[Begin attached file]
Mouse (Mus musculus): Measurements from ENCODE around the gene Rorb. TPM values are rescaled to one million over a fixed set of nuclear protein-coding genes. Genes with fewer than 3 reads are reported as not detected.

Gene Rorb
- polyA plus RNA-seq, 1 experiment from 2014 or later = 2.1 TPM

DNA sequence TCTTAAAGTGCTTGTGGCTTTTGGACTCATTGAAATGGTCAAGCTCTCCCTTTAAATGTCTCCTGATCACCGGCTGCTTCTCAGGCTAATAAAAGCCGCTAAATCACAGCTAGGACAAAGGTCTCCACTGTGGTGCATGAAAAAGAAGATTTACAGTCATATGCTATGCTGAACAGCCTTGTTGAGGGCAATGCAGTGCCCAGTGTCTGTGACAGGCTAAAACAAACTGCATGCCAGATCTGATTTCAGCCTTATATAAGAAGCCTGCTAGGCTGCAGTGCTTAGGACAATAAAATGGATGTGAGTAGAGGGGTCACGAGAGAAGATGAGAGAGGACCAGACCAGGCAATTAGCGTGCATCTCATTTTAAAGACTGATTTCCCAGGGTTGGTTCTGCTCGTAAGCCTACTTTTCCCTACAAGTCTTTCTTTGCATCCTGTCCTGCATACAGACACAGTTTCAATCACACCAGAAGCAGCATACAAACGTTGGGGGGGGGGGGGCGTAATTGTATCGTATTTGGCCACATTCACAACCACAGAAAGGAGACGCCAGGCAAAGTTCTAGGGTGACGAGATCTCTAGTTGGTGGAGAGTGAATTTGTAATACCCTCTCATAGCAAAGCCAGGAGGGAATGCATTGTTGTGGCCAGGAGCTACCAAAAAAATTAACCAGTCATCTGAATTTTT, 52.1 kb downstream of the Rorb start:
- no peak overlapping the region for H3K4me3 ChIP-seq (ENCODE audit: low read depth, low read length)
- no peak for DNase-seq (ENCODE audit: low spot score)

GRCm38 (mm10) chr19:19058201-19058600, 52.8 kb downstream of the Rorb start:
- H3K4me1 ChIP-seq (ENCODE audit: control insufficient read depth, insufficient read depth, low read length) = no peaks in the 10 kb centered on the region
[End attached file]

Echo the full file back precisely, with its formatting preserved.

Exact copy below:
Mouse (Mus musculus): Measurements from ENCODE around the gene Rorb. TPM values are rescaled to one million over a fixed set of nuclear protein-coding genes. Genes with fewer than 3 reads are reported as not detected.

Gene Rorb
- polyA plus RNA-seq, 1 experiment from 2014 or later = 2.1 TPM

DNA sequence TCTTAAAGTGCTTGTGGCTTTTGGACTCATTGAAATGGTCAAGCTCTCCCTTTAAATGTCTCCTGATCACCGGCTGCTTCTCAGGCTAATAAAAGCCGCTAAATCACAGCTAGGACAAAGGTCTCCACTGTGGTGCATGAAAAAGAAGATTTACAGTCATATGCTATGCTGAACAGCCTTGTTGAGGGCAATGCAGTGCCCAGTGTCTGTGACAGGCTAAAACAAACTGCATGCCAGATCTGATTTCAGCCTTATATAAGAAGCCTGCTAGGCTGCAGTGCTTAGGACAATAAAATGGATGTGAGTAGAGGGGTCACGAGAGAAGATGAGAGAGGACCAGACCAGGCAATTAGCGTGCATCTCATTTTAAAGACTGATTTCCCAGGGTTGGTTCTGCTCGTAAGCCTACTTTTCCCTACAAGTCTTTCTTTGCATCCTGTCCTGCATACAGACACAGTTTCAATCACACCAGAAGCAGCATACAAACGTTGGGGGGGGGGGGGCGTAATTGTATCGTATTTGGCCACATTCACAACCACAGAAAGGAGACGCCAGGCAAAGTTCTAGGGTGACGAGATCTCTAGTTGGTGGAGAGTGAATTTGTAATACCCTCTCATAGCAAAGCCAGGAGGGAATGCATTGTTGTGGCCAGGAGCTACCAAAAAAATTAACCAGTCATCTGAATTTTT, 52.1 kb downstream of the Rorb start:
- no peak overlapping the region for H3K4me3 ChIP-seq (ENCODE audit: low read depth, low read length)
- no peak for DNase-seq (ENCODE audit: low spot score)

GRCm38 (mm10) chr19:19058201-19058600, 52.8 kb downstream of the Rorb start:
- H3K4me1 ChIP-seq (ENCODE audit: control insufficient read depth, insufficient read depth, low read length) = no peaks in the 10 kb centered on the region